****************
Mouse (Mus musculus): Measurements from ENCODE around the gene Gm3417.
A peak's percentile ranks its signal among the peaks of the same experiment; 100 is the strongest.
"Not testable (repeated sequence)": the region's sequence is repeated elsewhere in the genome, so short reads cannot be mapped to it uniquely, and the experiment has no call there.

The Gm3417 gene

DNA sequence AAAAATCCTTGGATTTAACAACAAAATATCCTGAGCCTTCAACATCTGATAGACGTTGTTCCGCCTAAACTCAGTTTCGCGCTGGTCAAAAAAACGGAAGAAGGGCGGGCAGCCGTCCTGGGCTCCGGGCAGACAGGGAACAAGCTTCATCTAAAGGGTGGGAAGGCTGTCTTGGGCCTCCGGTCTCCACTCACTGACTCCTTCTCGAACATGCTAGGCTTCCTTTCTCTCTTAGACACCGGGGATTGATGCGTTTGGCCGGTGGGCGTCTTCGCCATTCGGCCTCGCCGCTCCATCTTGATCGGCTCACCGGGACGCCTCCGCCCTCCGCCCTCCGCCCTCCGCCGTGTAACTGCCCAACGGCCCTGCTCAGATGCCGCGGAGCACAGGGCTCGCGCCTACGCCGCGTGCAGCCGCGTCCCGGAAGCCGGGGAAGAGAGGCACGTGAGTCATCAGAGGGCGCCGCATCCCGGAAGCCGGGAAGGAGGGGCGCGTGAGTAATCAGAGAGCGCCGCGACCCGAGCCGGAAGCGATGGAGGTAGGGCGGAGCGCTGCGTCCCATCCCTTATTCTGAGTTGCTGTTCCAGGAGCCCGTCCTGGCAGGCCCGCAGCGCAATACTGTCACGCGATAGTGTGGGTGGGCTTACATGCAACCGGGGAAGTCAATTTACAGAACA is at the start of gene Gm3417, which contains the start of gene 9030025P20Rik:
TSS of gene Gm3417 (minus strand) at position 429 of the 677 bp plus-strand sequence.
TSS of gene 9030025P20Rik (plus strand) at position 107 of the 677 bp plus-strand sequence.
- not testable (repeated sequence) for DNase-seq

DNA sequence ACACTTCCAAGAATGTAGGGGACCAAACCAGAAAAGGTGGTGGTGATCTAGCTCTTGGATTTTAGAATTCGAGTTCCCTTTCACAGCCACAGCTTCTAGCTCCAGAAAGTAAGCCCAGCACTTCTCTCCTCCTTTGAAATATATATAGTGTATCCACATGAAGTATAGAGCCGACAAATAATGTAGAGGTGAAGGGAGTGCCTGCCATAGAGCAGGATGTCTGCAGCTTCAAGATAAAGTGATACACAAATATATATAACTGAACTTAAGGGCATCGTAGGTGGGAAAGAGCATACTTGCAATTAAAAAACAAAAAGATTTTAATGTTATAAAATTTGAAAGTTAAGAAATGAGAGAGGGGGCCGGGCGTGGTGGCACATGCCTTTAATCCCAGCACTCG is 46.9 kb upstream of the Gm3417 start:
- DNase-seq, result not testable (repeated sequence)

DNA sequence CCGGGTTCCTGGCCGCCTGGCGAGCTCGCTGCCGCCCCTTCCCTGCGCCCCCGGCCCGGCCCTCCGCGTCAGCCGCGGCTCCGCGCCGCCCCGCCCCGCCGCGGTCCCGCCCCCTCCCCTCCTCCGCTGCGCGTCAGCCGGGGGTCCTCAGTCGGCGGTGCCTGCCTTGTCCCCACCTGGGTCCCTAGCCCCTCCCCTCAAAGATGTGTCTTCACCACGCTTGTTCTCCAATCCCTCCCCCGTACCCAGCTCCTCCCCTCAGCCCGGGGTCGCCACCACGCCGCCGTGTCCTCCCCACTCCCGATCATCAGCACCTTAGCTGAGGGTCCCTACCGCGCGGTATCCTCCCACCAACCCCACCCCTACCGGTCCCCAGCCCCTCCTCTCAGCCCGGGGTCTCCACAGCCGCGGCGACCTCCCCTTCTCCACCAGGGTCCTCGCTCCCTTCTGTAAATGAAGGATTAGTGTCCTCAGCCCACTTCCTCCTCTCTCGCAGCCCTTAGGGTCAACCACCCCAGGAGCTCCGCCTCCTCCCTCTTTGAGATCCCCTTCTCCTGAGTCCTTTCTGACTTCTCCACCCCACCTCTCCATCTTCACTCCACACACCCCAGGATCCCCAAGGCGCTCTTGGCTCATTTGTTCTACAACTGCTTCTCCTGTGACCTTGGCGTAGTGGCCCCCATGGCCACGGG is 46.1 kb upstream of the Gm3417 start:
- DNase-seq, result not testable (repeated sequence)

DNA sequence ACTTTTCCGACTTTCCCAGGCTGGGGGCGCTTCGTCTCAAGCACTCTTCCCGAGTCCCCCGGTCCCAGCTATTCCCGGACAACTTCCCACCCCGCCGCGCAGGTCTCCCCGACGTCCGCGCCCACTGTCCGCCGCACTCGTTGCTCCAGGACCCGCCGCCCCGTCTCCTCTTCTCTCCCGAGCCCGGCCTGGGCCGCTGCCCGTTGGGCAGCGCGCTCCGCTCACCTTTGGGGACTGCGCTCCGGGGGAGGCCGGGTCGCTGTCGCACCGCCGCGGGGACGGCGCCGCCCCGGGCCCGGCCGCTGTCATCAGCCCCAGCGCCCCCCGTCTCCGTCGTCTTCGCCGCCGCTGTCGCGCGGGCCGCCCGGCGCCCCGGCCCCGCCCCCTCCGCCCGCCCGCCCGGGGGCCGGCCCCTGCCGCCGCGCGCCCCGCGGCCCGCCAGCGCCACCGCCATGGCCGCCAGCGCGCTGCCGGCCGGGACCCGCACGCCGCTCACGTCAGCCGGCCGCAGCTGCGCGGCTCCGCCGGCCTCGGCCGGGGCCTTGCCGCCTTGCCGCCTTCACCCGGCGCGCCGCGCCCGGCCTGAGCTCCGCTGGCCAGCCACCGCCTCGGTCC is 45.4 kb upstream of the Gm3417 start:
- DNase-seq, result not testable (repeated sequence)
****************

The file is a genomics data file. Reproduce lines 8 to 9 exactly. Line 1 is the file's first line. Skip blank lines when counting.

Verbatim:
- not testable (repeated sequence) for DNase-seq

DNA sequence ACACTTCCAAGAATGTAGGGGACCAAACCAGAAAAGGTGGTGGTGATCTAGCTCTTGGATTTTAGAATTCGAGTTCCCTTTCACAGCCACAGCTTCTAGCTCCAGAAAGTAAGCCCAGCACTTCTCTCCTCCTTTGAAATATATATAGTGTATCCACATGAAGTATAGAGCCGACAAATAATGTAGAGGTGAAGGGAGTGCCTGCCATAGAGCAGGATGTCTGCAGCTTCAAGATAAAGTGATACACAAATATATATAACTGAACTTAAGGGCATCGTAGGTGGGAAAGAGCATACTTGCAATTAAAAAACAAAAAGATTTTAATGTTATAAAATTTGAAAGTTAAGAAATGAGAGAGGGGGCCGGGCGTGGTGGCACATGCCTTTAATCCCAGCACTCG is 46.9 kb upstream of the Gm3417 start: